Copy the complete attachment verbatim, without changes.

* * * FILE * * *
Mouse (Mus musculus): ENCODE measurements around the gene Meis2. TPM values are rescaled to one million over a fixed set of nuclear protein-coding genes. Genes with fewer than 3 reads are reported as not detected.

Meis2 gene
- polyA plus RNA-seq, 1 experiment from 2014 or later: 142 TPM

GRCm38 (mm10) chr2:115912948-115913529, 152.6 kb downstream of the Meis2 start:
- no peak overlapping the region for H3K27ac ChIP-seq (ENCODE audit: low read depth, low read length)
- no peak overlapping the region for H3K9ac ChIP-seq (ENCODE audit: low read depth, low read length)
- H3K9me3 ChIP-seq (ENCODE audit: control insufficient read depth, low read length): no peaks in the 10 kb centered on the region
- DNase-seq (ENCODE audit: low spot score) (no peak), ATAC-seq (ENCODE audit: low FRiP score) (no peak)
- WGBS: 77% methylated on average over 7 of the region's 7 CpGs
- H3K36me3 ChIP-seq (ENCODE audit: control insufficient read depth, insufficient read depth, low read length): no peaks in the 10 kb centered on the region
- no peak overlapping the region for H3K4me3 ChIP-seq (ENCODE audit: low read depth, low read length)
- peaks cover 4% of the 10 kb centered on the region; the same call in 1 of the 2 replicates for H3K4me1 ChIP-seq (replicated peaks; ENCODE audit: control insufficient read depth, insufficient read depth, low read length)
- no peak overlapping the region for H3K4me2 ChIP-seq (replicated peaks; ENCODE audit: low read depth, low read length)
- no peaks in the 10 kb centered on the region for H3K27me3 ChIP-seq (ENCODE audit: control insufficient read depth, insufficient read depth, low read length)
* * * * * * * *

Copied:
Mouse (Mus musculus): ENCODE measurements around the gene Meis2. TPM values are rescaled to one million over a fixed set of nuclear protein-coding genes. Genes with fewer than 3 reads are reported as not detected.

Meis2 gene
- polyA plus RNA-seq, 1 experiment from 2014 or later: 142 TPM

GRCm38 (mm10) chr2:115912948-115913529, 152.6 kb downstream of the Meis2 start:
- no peak overlapping the region for H3K27ac ChIP-seq (ENCODE audit: low read depth, low read length)
- no peak overlapping the region for H3K9ac ChIP-seq (ENCODE audit: low read depth, low read length)
- H3K9me3 ChIP-seq (ENCODE audit: control insufficient read depth, low read length): no peaks in the 10 kb centered on the region
- DNase-seq (ENCODE audit: low spot score) (no peak), ATAC-seq (ENCODE audit: low FRiP score) (no peak)
- WGBS: 77% methylated on average over 7 of the region's 7 CpGs
- H3K36me3 ChIP-seq (ENCODE audit: control insufficient read depth, insufficient read depth, low read length): no peaks in the 10 kb centered on the region
- no peak overlapping the region for H3K4me3 ChIP-seq (ENCODE audit: low read depth, low read length)
- peaks cover 4% of the 10 kb centered on the region; the same call in 1 of the 2 replicates for H3K4me1 ChIP-seq (replicated peaks; ENCODE audit: control insufficient read depth, insufficient read depth, low read length)
- no peak overlapping the region for H3K4me2 ChIP-seq (replicated peaks; ENCODE audit: low read depth, low read length)
- no peaks in the 10 kb centered on the region for H3K27me3 ChIP-seq (ENCODE audit: control insufficient read depth, insufficient read depth, low read length)